Secretaries are the foundations of all businesses. Without us, who would create and save files, faxes, records and contracts? We have memories like no others. We can find things thought to be lost in seconds flat. We keep our bosses on point, and points on pencils. Once a secretary, always a secretary. Read on.
My passion for tennis has gotten me into big trouble. I should be shot at high noon. Stripped of all my tennis skirts. Strangled with my shoelaces. Karate chopped with a Head racket. You see, I have a big mouth. Whenever I get passionate about something – writing, running or playing tennis, I start talking it up to any fool who will listen. The man in the elevator oogling my legs in a 12″ Eleven tennis skirt. The store where I buy New Balance. Friends I haven’t seen in years! Facebook.
A year ago when I joined a tennis group called LOL at Greenspring Valley Racquet Club, in Lutherville, Maryland, I told the captain if she ever needed help organizing members, to let meknow. Members were showing up late, not telling her when they’d be absent, and signing up by phone but not starting the season until they felt like it. Half a year later, she’d had enough, and asked me if I wanted her job. Of course I did! I thought it would be fun.
She laid the groundwork for me, I merely amped it up a bit. I’ve instilled rules like players finding their own subs, provided an Excel roster to all players with home phones, cell phones, email addresses and first and last names. On a separate Excel sheet are names and numbers of subs and what days they’re available to play. With this in hand, I hoped I’d be able to turn chaos into order.
Having spent 16 some years as an administrative assistant, organizing people and work duties has been my forte. Being dependable, thinking ahead of need, and creating lists upon lists of things to do is how I run my personal life, too. Multi tasking is my middle name. Now that I don’t have an office to go to, I’ve applied these tools to my tennis life. To the day I die, I don’t believe I’ll ever lose my skills at organization.
At one point in my working career, I was a PR director. What a crazy fun job that was! As a consequence, I developed a lot of confidence in myself in that I had to be out in the community. Public relations is all about connections, selling your product to complete strangers, and performing face to face meetings. Glad handing. Screw social media. It puts distance between you and the public. In addition to that title, I also did Events. Created social outlets for a private school whereby the head wanted its alumnae to return to school, have fun, and, eventually gift the school money. In the three years I held the job(s), I created several events that are now annual, and recruited younger alumnae to use the school’s facilities for fun and relaxation. In addition, I attracted the press and made accommodations for the school head to write a parenting column on a monthly basis.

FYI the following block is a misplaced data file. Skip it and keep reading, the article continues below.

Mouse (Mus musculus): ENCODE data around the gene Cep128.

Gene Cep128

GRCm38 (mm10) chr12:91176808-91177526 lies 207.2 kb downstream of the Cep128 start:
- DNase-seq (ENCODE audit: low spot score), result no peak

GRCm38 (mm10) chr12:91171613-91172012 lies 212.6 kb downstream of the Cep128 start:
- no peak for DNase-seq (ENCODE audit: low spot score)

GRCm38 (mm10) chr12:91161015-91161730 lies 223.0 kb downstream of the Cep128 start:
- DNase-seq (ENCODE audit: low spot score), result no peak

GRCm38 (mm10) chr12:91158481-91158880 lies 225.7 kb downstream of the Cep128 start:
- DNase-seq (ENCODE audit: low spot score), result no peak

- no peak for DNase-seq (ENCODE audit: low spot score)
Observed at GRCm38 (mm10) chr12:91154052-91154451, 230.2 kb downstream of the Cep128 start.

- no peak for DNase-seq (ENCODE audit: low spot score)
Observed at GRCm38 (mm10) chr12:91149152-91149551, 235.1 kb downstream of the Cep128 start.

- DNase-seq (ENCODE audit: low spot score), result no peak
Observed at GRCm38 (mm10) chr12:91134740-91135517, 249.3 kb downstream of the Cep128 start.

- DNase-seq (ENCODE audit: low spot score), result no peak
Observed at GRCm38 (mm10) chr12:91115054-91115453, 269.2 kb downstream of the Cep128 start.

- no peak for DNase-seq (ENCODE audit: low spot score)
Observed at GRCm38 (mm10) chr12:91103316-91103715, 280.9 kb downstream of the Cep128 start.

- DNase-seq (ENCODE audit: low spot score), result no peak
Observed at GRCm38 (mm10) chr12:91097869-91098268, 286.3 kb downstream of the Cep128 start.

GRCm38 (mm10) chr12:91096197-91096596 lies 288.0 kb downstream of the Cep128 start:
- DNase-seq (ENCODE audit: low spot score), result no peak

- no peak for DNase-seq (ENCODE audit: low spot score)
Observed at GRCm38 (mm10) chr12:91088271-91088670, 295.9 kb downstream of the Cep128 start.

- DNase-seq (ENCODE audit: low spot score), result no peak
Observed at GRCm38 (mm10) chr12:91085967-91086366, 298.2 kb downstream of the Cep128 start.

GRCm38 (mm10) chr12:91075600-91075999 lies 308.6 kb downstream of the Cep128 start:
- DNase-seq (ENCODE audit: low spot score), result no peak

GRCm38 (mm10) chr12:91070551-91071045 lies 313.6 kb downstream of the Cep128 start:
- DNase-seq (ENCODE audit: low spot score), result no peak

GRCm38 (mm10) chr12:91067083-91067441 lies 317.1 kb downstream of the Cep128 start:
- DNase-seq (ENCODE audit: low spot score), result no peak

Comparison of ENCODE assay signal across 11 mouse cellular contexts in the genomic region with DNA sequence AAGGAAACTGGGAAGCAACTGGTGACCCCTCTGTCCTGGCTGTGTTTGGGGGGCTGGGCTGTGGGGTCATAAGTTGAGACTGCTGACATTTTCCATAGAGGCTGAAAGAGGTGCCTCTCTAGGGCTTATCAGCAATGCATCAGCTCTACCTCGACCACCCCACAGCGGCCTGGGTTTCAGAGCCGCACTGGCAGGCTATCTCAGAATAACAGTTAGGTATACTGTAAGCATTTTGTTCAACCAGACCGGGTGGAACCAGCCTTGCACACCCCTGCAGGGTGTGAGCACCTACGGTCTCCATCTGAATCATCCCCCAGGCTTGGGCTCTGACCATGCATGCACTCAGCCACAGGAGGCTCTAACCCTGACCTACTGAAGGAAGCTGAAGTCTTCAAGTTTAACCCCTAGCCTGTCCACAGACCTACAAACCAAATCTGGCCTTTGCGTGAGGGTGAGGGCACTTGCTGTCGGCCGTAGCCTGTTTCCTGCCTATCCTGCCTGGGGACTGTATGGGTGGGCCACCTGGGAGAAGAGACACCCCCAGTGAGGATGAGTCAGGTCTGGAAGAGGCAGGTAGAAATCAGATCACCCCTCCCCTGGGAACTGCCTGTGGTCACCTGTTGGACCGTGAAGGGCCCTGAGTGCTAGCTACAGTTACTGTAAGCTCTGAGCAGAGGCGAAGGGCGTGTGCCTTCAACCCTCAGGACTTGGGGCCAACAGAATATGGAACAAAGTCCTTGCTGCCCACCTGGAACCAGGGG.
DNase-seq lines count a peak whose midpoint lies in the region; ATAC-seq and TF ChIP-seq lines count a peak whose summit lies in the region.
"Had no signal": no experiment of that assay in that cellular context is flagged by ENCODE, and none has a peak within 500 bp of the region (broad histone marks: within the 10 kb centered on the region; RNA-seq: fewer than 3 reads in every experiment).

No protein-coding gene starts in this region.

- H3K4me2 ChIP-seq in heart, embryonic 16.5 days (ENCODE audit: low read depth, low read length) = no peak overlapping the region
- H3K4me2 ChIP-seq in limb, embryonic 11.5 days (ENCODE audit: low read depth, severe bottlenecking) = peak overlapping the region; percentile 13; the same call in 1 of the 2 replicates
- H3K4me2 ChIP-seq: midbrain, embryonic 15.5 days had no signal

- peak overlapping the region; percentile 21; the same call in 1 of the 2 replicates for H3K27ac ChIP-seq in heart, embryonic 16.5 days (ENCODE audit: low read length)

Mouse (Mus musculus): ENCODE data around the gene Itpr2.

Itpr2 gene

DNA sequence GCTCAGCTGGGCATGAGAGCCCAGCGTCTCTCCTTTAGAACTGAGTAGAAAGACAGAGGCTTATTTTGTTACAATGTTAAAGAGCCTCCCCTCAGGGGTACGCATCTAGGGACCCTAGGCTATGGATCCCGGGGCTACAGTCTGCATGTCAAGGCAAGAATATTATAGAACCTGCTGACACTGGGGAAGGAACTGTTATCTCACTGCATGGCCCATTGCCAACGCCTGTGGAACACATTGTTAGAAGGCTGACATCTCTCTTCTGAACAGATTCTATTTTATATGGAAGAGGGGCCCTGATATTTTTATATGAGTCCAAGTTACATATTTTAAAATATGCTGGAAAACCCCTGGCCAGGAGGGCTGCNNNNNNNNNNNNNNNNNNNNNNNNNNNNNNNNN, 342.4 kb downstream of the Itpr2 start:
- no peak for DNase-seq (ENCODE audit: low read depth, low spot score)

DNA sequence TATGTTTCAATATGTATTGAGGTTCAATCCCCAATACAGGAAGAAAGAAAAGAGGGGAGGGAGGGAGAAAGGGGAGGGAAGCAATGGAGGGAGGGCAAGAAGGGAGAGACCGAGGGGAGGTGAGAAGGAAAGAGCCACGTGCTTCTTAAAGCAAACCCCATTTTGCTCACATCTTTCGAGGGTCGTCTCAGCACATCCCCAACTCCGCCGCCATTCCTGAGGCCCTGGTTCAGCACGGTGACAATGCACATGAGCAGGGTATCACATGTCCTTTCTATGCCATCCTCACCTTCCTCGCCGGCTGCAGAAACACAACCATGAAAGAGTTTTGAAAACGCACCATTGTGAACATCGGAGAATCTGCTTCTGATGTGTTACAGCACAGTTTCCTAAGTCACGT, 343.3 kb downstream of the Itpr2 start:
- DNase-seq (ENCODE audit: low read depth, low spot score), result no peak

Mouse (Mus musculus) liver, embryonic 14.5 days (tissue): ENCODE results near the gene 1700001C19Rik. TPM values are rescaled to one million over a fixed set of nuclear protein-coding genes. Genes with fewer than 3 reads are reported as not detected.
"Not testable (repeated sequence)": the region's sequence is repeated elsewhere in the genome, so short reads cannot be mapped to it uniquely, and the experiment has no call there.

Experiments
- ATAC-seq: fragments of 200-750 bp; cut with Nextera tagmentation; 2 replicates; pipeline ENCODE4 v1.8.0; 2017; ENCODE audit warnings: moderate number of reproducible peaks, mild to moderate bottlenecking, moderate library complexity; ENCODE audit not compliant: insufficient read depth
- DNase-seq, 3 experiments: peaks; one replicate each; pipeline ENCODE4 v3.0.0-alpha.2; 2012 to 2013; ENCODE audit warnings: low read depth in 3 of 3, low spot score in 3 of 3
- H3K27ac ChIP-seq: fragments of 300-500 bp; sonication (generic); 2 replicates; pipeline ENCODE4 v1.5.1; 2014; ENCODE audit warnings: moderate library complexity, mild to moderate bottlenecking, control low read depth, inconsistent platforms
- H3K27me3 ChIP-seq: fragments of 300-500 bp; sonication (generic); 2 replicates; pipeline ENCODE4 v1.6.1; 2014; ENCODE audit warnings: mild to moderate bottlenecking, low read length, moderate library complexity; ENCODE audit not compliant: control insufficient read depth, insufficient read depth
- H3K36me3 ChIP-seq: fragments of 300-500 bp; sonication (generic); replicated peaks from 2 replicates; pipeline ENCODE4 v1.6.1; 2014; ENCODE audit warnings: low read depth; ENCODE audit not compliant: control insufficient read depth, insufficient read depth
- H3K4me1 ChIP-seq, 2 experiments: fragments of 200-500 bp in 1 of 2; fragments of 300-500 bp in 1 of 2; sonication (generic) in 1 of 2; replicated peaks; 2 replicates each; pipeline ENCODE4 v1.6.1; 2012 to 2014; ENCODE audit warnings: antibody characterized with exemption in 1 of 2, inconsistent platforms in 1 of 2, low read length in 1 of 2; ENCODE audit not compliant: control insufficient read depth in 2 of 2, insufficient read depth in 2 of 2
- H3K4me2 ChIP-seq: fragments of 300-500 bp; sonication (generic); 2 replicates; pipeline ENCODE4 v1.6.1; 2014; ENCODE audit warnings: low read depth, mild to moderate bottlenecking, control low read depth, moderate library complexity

But back to tennis. I learned an invaluable tool in PR that fits me like a shadow, I’m very good with people, introducing myself to strangers, then becoming good friends. Because I’m passionate about tennis, I tend to be persuasive in my conversation. I talk about the benefit of exercise, how important it is for women to build up their wrist, arm and shoulder muscles (orthopedists say those bones are the first to break in a fall). How two hours of tennis are much better for women than two hours of running, because you’re using so many muscle groups. Like a virus, I don’t give up easily. I’m often able to hook in new players and pass on my enthusiasm. This past spring I spread the word that memberships could be had for $150. It was a short special that enabled 40 people to own block time for the summer at 3/4 less the usual cost.
I spent most of my working career managing people, making up anything from work schedules to spa appointments to parent conferences. I now do tennis scheduling, same schtick, different scenario. Scheduling is like solving a puzzle. Usually, there’s a missing piece – a player who awakens with a migraine, and calls around for subs. In another job, as a supervisor, I’ve learned to lead, negotiate, motivate and quell subordination. I have a long fuse, and know many alternate ways to calm, or convince, an irate employee to consider another way to approach things. Mainly I’m a good listener. Being passionate about tennis and wanting more people to experience the high that I do when playing the game is how you become a good team manager. In tennis there is a lot of gossiping where women are involved. Knowing it’s happening is half the battle. And, understanding that some women are never happy is the other half.
Another trick up my sleeves is offering up door prizes for both blocks: Simple things like racket weights, candy, bottles of beer, Rice Krispie treats. Soon we’re going to pause after evening tennis to share a bottle of wine. The evening block time starts at 6:30 pm, so a glass of vino and some cheese and crackers afterwards puts a nice cap on the evening. Some leagues have gatherings in bars and restaurants. Prizes are awarded. But my group is non-usta, and just for fun. Scores go nowhere.
Since I have a big mouth, I might as well use it, don’t you think? Who knows how many new members I can recruit in the Fall?